Wolfman Jack (born Bob Smith) created such a perfect radio persona that it's hard to imagine him not being around before he started howling from XERF, a 250,000 watt "border blaster" in Ciudad Acuña (near Del Rio, Texas) in 1963. Later in the sixties, the Wolfman's moon-bark and growling jive talk filled American midnight skies thanks to two additional airwave monsters, the Tijuana stations XERB and XEG. He was the hallucinating night driver's companion, the insomniac's blessing and curse, and the juvie's secret accomplice. (He remembers the '50s DJs he cut his fangs on as being "a lot cooler than even the toughest hood in the toughest street gang around.") It all sounds a bit mythical, but George Lucas was one listener who experienced the Wolfman's radio hoodoo and made it quasi mythical by featuring it as a crucial aspect of American Graffiti (1973), the ultimate manifestation of the early seventies nostalgia boom.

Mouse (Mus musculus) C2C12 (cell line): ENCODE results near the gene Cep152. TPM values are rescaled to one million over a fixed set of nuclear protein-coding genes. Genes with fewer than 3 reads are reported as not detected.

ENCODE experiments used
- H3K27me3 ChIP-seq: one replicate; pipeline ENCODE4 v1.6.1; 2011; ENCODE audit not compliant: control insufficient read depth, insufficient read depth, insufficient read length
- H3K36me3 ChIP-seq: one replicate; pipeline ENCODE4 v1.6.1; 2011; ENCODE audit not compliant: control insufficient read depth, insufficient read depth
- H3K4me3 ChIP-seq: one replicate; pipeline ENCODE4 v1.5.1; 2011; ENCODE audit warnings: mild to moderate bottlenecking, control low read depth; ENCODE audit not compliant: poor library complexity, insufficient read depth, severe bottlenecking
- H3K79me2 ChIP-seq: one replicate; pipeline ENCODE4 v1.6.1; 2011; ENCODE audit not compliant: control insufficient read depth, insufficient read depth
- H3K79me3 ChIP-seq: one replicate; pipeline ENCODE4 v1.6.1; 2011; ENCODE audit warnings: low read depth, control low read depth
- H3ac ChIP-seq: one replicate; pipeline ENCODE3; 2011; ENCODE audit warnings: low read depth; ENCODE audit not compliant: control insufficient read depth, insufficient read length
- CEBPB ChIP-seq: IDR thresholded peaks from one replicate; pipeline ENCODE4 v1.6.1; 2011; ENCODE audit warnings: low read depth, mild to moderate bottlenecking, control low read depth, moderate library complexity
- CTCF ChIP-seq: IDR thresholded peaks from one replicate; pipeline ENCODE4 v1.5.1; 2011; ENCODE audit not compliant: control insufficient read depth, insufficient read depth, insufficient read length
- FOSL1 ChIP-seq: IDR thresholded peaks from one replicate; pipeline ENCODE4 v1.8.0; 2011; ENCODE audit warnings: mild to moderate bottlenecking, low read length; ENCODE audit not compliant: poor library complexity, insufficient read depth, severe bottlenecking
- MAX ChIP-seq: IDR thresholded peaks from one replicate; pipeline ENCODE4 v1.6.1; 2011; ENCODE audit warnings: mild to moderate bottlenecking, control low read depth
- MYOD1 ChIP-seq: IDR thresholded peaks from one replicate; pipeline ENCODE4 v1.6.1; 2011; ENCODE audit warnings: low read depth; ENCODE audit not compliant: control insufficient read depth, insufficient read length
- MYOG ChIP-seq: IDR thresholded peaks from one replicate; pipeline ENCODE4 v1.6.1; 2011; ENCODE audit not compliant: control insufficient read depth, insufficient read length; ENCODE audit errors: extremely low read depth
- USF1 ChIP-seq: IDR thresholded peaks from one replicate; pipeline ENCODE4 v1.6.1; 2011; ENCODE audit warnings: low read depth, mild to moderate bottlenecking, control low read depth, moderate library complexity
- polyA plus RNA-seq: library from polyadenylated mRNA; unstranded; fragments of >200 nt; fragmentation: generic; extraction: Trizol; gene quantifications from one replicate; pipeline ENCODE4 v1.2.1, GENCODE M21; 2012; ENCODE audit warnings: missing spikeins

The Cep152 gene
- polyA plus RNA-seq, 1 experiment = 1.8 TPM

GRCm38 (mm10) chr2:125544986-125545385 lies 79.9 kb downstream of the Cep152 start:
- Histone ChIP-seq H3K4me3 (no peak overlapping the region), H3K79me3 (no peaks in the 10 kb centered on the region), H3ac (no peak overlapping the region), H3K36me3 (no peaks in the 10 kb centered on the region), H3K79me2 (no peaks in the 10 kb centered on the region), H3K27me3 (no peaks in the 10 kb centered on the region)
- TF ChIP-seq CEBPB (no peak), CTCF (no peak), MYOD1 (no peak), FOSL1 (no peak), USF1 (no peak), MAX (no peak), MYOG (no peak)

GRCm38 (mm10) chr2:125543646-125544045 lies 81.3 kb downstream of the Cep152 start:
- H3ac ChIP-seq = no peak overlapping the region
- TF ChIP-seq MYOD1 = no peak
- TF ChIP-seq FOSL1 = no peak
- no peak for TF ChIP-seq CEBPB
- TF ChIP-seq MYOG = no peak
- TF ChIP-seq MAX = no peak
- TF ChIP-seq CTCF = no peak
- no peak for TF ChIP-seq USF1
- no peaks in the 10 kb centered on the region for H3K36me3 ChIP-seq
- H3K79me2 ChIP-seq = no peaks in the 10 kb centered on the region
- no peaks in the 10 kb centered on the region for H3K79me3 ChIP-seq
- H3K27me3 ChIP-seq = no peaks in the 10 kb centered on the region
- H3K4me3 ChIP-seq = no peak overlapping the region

For me, what makes Wolfman Jack special among radio legends is that he was a true "personality DJ" fueled by music. Usually the personality jocks are inconvenienced by music while the music wonks tend not to sweat the manner of delivery. It was Wolfman Jack's passion for R&B 45's he discovered in the '50s, most of them oldies by the time he became a household name, that fueled his character and made him so addictive to listeners. This passion is all over his 1995 memoir Have Mercy: Confessions of the Original Rock 'n' Roll Animal (written with Byron Laursen), and it's one reason why the book, published only a single month before his death, is such a pleasurable showbiz memoir. Other reasons are its voice, which anyone familiar with him would recognize as his (hats off to Laursen, who transcribed personal interviews), along with remarkable stories like the one where he explains how he joined forces with XERF. That's a tale of shadowy border intrigue, greenbacks in burlap sacks, and gun slinging bandidos worthy of a rock 'n' roll corrido or two.